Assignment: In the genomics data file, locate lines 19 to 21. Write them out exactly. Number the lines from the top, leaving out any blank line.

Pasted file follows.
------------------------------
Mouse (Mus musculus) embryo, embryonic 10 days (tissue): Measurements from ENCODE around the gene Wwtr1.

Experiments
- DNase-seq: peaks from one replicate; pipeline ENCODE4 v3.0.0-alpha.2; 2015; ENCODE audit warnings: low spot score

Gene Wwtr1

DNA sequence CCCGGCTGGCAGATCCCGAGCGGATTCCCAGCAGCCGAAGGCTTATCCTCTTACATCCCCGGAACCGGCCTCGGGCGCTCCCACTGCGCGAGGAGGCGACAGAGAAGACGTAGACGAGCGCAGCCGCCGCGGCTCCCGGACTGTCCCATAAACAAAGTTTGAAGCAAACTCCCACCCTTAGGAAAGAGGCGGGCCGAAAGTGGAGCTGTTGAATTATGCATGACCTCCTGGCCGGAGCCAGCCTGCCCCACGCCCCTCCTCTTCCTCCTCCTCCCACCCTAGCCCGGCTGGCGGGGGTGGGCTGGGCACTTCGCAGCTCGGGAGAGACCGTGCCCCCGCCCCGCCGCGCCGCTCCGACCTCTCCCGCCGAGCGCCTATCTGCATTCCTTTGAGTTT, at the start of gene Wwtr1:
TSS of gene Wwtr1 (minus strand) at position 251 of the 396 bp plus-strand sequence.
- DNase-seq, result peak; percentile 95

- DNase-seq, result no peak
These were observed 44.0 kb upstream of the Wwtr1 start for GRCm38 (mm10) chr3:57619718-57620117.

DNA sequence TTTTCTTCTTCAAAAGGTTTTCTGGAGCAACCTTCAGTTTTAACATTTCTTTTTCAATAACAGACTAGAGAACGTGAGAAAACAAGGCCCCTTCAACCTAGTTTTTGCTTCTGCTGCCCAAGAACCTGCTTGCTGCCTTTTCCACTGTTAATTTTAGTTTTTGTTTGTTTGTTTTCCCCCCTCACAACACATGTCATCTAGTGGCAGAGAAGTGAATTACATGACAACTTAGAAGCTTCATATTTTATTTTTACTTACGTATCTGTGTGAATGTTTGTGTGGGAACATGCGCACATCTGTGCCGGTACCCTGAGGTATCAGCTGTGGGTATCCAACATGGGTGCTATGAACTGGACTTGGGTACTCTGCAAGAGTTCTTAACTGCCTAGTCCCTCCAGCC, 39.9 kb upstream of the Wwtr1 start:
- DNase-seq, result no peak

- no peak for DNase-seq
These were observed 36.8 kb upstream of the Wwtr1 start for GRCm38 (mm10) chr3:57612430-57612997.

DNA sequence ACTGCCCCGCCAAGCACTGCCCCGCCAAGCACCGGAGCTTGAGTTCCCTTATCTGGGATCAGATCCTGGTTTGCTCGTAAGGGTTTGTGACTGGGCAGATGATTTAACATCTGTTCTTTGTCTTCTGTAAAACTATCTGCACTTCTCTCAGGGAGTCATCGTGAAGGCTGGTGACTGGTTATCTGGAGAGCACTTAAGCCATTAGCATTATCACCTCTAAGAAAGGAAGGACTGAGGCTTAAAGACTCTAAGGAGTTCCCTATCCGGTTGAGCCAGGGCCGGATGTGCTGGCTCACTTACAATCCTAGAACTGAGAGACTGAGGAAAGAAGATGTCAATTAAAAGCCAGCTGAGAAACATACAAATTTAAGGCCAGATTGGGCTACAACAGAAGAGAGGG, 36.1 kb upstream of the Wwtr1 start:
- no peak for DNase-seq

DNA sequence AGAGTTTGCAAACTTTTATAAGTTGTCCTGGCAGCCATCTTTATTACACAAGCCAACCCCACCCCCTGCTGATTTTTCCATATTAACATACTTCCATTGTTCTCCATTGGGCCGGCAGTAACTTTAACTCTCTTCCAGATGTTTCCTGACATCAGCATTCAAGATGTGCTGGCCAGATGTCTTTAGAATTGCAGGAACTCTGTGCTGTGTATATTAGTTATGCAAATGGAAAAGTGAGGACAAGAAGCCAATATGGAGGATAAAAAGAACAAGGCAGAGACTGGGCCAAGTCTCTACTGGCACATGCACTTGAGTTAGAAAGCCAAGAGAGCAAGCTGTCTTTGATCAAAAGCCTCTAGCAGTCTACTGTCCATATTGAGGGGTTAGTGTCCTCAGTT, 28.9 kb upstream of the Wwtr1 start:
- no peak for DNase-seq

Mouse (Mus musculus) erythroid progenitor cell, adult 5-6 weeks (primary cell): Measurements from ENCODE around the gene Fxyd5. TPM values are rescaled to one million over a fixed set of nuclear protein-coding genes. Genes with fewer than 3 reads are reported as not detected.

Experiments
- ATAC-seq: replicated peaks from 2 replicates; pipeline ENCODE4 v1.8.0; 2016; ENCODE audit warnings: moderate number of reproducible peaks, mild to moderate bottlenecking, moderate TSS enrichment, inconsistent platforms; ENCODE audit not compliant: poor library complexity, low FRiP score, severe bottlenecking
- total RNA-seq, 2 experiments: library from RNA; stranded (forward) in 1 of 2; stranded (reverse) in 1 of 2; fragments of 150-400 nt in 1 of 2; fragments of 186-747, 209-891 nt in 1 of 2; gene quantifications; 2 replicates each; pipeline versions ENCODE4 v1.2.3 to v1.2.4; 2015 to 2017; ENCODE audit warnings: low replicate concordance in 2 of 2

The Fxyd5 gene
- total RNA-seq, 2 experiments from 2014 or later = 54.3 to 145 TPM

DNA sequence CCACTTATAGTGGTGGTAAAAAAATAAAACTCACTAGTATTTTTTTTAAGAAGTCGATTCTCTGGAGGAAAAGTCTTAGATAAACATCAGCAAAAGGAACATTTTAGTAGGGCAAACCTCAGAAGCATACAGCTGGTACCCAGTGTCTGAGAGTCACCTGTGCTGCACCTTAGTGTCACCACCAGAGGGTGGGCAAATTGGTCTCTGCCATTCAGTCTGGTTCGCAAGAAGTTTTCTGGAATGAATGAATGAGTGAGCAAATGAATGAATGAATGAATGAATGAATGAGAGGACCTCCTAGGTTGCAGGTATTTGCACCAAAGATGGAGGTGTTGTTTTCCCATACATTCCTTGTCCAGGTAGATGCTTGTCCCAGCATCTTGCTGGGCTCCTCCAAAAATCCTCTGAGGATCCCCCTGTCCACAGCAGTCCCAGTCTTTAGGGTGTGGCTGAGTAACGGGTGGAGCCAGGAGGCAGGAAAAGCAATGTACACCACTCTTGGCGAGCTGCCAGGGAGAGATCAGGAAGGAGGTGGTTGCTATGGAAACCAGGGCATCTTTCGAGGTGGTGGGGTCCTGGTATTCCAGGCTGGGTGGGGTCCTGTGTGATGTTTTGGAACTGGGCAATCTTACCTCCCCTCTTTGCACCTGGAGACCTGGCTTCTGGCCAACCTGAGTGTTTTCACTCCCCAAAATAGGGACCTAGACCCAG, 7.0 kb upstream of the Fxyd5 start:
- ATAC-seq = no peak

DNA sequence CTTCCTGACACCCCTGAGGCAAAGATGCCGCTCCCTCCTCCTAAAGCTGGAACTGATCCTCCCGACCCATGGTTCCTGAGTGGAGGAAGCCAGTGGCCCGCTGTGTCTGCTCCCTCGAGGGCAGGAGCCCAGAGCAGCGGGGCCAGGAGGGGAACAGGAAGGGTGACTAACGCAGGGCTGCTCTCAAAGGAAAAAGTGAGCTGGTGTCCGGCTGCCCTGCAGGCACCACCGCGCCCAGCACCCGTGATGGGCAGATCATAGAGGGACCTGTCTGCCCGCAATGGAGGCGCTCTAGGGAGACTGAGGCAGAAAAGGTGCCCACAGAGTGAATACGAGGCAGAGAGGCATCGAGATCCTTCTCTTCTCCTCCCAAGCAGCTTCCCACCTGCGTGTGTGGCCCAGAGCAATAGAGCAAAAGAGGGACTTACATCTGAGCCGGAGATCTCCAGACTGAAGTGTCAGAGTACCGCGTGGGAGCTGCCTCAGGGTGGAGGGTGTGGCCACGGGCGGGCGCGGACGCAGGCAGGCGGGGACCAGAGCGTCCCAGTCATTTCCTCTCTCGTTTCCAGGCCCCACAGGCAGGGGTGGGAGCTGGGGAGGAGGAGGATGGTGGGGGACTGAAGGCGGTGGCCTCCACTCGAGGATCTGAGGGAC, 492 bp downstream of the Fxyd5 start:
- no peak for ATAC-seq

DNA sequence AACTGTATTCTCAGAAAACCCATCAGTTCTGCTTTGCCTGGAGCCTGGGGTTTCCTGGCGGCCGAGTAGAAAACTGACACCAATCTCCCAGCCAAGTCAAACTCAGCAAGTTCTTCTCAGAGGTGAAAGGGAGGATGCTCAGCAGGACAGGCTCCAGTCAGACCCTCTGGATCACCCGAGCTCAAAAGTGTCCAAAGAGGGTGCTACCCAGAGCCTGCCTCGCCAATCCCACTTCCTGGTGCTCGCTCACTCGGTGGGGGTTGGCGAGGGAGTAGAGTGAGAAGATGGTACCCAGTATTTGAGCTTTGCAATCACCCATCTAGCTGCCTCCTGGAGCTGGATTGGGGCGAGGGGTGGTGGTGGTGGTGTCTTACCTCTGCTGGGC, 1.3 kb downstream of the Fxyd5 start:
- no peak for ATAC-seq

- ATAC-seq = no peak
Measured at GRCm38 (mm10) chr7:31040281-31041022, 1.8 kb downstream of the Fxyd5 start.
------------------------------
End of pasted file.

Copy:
Experiments
- ATAC-seq: replicated peaks from 2 replicates; pipeline ENCODE4 v1.8.0; 2016; ENCODE audit warnings: moderate number of reproducible peaks, mild to moderate bottlenecking, moderate TSS enrichment, inconsistent platforms; ENCODE audit not compliant: poor library complexity, low FRiP score, severe bottlenecking
- total RNA-seq, 2 experiments: library from RNA; stranded (forward) in 1 of 2; stranded (reverse) in 1 of 2; fragments of 150-400 nt in 1 of 2; fragments of 186-747, 209-891 nt in 1 of 2; gene quantifications; 2 replicates each; pipeline versions ENCODE4 v1.2.3 to v1.2.4; 2015 to 2017; ENCODE audit warnings: low replicate concordance in 2 of 2